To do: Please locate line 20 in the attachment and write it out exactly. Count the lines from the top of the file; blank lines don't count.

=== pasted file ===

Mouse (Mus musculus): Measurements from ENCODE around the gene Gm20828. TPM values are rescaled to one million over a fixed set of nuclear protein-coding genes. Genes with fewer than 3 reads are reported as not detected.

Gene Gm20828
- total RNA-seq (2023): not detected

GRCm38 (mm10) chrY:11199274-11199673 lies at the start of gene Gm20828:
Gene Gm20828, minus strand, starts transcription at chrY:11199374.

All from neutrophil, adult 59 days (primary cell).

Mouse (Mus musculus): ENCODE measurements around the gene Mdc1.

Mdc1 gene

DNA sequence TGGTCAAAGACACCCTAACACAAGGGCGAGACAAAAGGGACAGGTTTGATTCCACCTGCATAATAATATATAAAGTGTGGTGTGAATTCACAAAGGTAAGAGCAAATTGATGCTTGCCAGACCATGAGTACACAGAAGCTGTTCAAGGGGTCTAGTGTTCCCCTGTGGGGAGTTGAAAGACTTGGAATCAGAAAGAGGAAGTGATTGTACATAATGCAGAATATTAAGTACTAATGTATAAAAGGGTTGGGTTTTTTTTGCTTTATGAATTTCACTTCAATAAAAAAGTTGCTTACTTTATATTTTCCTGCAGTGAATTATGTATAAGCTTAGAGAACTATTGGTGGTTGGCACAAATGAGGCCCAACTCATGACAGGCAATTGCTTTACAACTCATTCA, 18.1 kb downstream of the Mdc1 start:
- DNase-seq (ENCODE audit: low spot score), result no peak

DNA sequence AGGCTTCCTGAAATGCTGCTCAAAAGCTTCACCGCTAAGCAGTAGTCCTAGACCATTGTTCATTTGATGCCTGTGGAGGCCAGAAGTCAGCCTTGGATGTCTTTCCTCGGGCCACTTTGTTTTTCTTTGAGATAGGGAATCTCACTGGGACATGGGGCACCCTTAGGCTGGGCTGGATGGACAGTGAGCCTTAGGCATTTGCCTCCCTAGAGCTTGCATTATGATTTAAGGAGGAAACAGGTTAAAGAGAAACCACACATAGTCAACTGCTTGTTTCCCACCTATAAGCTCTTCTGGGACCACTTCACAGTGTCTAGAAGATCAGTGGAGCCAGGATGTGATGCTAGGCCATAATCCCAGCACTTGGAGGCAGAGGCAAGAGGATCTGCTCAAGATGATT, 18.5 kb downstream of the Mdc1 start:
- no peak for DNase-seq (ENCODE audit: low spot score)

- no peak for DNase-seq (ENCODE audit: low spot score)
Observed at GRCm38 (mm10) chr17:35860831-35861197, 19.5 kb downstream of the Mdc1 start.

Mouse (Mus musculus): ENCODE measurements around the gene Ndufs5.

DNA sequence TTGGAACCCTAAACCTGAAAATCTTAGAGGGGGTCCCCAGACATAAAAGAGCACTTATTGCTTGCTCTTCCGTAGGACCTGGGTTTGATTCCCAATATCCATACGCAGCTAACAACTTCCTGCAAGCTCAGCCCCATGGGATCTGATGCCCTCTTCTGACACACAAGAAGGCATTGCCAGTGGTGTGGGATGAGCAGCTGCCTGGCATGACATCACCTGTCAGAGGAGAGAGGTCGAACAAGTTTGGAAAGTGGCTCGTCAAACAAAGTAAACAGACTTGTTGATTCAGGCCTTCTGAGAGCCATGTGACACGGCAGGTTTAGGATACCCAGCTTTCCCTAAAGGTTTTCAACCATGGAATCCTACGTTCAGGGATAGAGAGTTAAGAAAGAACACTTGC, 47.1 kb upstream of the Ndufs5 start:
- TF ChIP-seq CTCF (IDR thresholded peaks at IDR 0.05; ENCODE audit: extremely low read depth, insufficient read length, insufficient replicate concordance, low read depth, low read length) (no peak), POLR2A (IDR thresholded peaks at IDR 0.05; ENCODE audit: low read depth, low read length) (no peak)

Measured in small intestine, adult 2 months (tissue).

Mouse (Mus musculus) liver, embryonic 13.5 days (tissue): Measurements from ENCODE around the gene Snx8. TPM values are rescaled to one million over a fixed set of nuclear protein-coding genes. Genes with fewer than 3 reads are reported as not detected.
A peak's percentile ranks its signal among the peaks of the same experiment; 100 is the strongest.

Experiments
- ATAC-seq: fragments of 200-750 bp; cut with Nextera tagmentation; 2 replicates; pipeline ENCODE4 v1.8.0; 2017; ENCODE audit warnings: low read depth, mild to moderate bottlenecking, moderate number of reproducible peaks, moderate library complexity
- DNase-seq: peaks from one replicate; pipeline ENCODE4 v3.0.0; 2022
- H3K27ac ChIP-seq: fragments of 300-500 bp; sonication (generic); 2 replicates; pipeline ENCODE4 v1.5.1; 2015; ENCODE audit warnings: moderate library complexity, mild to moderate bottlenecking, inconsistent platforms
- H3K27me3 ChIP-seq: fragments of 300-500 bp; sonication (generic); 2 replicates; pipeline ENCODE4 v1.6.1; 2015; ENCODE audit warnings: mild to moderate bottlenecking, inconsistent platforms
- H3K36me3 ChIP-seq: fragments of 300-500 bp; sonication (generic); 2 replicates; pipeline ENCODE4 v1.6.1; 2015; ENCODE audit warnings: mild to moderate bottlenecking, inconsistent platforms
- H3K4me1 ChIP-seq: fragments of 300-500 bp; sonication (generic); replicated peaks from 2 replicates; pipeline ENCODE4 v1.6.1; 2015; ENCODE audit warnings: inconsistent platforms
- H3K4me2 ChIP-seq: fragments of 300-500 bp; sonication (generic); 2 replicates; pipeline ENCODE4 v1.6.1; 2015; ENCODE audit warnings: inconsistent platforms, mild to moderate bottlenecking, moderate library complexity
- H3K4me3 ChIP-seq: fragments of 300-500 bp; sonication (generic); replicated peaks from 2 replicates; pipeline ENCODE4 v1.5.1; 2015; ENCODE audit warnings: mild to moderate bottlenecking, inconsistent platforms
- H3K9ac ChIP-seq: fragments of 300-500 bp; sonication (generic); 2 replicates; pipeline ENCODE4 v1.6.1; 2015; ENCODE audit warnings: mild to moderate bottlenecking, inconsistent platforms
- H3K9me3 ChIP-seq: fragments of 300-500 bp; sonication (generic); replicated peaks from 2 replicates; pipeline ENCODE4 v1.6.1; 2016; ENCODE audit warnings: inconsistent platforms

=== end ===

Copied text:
A peak's percentile ranks its signal among the peaks of the same experiment; 100 is the strongest.